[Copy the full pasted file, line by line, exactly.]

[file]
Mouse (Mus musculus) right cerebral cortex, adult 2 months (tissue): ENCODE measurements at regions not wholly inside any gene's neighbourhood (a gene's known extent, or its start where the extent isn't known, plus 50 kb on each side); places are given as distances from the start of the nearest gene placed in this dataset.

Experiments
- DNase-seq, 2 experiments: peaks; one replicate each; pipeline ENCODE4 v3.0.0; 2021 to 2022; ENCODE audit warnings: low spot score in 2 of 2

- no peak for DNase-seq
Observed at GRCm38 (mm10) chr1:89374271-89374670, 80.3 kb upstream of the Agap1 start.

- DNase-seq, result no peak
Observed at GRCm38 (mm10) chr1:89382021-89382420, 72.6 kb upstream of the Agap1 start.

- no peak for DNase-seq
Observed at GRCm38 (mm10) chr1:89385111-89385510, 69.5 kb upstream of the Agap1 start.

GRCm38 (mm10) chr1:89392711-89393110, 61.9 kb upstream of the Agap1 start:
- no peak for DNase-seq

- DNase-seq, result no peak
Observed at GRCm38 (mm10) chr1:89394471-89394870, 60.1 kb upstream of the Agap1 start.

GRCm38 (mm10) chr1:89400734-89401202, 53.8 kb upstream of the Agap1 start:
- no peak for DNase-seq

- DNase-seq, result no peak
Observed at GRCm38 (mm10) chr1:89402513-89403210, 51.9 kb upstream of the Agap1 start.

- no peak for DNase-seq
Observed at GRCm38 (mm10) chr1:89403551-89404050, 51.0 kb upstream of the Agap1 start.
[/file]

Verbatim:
Mouse (Mus musculus) right cerebral cortex, adult 2 months (tissue): ENCODE measurements at regions not wholly inside any gene's neighbourhood (a gene's known extent, or its start where the extent isn't known, plus 50 kb on each side); places are given as distances from the start of the nearest gene placed in this dataset.

Experiments
- DNase-seq, 2 experiments: peaks; one replicate each; pipeline ENCODE4 v3.0.0; 2021 to 2022; ENCODE audit warnings: low spot score in 2 of 2

- no peak for DNase-seq
Observed at GRCm38 (mm10) chr1:89374271-89374670, 80.3 kb upstream of the Agap1 start.

- DNase-seq, result no peak
Observed at GRCm38 (mm10) chr1:89382021-89382420, 72.6 kb upstream of the Agap1 start.

- no peak for DNase-seq
Observed at GRCm38 (mm10) chr1:89385111-89385510, 69.5 kb upstream of the Agap1 start.

GRCm38 (mm10) chr1:89392711-89393110, 61.9 kb upstream of the Agap1 start:
- no peak for DNase-seq

- DNase-seq, result no peak
Observed at GRCm38 (mm10) chr1:89394471-89394870, 60.1 kb upstream of the Agap1 start.

GRCm38 (mm10) chr1:89400734-89401202, 53.8 kb upstream of the Agap1 start:
- no peak for DNase-seq

- DNase-seq, result no peak
Observed at GRCm38 (mm10) chr1:89402513-89403210, 51.9 kb upstream of the Agap1 start.

- no peak for DNase-seq
Observed at GRCm38 (mm10) chr1:89403551-89404050, 51.0 kb upstream of the Agap1 start.